There has been much press comment recently on the way the new e-commerce players are abusing patent law in the US to protect their market share. The headline example is Amazon.com’s ‘one click’ purchase patent which has successfully been used against competitor Barnes and Noble. James Gleick, writing in the New York Times described such patents as ‘a ridiculous phenomenon that could kill e-commerce.’ We have noted that a couple of the new websites for E&P related e-commerce boast patent applications, one in particular claims ‘Web site design and business method - patent pending.’
So it might be worth thinking through just how these various staked claims will affect the way we do our e-business in the future. No better place to start than Amazon, the grand daddy of e-commerce. Why is one of the first and most successful businesses so panicky that it has to protect itself by these ‘air we breathe’ patents? I think it is because we have not yet seen anything like the real impact of the Internet. Amazon’s business model is quite shaky and open to competition. It relies on the high street store kind of phenomenon with ‘faithful’ customers. But the power of the internet should allow an author sell his or her book (or e-book) directly to the reader. All that is then required is a search engine which locates the author-publisher or bookseller, large or small. Now the search engine business has the unfortunate attribute of being a low cost operation. OK you can make some sort money with advertising. But the service element conflicts with banner ads which are a source of irritation to most surfers. If you push the logic a little further, you can see that what the reader really wants is a peek straight into the authors website.
To achieve this, the book buyer needs a ‘url bank’ of writers and bookshop websites. This would at the very least allow you to locate a hard to find book - currently not a strong point with Amazon. What has this to do with E&P? Well a similar argument can be made in the field of acreage trade. The growing number of asset sale websites would tend to suggest that a trader might spend a day or so trawling through the various portals, each with their own deals and (patent) interfaces, just to build up a picture of what is on offer. Not really a great advance on what the scouts of yesteryear did over lunch.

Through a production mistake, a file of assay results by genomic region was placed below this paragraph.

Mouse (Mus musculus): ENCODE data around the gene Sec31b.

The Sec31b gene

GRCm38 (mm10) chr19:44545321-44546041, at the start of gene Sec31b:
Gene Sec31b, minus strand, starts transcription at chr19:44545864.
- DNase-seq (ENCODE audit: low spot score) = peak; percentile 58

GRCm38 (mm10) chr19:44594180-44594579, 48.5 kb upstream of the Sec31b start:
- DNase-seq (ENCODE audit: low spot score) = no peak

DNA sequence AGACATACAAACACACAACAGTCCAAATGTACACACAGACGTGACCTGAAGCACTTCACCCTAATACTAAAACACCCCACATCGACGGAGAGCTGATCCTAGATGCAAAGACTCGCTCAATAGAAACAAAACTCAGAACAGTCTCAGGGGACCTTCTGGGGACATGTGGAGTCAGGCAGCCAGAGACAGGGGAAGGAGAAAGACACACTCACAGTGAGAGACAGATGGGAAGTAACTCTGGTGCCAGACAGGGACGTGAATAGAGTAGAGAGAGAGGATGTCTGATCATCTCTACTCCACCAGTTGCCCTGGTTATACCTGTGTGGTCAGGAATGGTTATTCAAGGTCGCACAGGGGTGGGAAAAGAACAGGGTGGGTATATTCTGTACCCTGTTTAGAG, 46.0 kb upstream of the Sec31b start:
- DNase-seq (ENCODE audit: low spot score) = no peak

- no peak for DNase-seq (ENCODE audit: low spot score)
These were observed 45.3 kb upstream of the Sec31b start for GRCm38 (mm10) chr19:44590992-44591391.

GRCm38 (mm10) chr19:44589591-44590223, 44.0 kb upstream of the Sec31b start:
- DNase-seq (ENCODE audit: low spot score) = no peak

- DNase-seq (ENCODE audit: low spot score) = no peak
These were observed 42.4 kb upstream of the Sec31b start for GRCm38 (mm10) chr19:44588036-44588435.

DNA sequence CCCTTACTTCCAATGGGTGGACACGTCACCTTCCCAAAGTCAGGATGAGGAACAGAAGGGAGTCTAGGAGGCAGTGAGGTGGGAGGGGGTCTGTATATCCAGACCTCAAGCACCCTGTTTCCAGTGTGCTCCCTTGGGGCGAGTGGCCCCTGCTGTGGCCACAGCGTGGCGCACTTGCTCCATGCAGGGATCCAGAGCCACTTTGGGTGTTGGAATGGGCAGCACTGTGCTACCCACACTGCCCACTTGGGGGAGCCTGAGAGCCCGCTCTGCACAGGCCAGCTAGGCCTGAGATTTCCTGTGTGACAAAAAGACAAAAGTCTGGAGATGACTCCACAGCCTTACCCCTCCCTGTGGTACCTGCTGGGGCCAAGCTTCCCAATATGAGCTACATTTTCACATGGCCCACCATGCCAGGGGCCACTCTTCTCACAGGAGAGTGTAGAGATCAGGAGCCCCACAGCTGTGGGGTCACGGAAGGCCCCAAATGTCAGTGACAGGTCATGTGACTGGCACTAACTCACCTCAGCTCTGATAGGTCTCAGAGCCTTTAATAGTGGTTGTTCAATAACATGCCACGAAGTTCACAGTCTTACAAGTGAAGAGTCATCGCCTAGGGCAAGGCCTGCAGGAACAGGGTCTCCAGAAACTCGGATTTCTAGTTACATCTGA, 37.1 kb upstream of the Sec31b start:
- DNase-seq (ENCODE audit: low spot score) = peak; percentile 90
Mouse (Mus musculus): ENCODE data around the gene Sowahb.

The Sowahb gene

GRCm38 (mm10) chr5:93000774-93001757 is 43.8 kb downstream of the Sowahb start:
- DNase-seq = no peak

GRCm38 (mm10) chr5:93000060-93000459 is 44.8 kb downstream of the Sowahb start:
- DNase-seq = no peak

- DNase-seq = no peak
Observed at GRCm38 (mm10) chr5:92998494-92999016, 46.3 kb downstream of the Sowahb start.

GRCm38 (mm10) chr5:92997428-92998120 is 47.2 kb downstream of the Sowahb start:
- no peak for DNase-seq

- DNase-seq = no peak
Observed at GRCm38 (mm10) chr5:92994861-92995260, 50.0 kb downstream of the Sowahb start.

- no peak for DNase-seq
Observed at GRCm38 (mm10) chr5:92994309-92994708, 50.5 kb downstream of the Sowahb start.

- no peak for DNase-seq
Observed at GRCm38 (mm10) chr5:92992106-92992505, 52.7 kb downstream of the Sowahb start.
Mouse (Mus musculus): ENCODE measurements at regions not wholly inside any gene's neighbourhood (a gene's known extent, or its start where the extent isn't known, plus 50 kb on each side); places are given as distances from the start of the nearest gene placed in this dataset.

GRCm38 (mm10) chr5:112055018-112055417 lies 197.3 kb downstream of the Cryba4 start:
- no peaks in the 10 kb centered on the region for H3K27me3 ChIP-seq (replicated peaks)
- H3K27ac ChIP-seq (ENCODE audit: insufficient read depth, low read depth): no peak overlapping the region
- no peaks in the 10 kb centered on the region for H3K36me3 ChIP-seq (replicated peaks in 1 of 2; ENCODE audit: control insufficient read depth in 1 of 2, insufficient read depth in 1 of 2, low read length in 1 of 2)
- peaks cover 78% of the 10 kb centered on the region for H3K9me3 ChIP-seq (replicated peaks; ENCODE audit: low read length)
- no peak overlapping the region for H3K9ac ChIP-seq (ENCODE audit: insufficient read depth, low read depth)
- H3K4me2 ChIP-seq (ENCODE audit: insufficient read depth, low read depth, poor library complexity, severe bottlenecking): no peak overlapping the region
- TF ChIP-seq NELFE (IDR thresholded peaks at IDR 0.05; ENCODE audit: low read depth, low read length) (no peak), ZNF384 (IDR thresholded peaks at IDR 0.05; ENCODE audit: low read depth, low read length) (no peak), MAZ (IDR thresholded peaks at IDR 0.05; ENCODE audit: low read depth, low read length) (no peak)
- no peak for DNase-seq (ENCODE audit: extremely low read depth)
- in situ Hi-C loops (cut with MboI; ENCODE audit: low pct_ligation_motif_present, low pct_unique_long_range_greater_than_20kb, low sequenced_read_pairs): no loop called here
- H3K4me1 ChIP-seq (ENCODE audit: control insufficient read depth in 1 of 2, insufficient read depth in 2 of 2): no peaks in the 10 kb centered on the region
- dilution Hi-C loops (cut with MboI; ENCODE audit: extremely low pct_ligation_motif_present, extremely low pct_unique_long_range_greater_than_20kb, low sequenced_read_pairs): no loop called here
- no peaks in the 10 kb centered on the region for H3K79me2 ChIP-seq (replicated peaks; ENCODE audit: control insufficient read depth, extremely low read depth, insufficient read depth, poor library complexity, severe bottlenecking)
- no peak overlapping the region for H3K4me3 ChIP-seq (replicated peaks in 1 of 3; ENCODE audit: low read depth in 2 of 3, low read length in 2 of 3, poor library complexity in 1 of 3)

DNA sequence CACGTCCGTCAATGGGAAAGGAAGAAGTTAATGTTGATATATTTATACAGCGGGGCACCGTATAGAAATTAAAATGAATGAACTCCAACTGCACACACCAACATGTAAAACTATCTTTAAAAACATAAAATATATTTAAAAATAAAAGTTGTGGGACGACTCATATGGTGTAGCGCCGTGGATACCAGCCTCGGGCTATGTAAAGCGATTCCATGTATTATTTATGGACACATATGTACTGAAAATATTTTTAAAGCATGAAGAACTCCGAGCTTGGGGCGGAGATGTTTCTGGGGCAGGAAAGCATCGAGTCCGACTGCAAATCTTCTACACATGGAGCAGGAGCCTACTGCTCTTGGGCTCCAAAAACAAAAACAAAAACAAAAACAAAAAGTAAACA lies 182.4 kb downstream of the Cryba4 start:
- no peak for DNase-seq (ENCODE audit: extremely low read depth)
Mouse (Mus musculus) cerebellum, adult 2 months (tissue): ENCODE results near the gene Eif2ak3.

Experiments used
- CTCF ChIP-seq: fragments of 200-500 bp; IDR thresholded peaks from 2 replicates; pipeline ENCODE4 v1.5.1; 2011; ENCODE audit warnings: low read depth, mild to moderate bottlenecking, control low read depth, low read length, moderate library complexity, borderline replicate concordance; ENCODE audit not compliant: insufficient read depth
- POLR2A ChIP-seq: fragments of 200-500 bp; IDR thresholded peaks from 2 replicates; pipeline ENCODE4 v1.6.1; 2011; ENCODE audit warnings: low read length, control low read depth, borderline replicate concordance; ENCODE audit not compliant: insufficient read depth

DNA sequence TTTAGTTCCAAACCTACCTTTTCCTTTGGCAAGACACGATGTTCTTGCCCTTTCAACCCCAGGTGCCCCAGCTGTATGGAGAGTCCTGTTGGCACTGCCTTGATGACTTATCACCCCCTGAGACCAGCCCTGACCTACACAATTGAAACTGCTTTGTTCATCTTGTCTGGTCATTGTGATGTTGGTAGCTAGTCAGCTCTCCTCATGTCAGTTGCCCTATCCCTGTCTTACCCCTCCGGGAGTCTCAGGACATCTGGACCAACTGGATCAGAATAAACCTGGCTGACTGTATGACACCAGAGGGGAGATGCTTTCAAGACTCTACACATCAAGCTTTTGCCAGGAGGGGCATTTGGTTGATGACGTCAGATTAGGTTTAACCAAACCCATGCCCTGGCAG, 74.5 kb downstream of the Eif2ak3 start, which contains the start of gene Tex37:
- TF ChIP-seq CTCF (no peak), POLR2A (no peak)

Now if there was a standard way of presenting a deal, and if someone maintained a url bank of the dealers, then the trader could switch on his or her GIS browser in the morning which would already be populated with the latest offers. The cost of maintaining such a url bank, I would suggest, would be very low. The standards probably exist already, but if we don’t know what they are, this may reflect a conflict of interest between standards and commerce. A lack of standards acts in the same way as the dodgy patents in keeping newcomers out of incumbents’ business.
In the related field of on-line trading of oil and gas liquids, BP Amoco has been active in a spate of alliances with e-traders (see page 8). Tony Fountain, president of BPA’s North American Gas and Power unit said “BPA has invested in several neutral energy exchanges which harness the power of the Internet to bring a more transparent, low cost, multi-party market to a broader range of energy product buyers and sellers."
The intent is clear and I believe that as long as the internet can provide ’transparency and low cost’ then it will be viable. The alternative, of staking claims to bits of the action with spurious patent claims, and idiosyncratic interfaces will not. In Gleick’s words, “The [patent] battles will determine whether the essential tools and building blocks [of e-commerce] will continue to spread rapidly through the community of software designers and Internet pioneers, or whether they will be cordoned off as the private property of particular companies.
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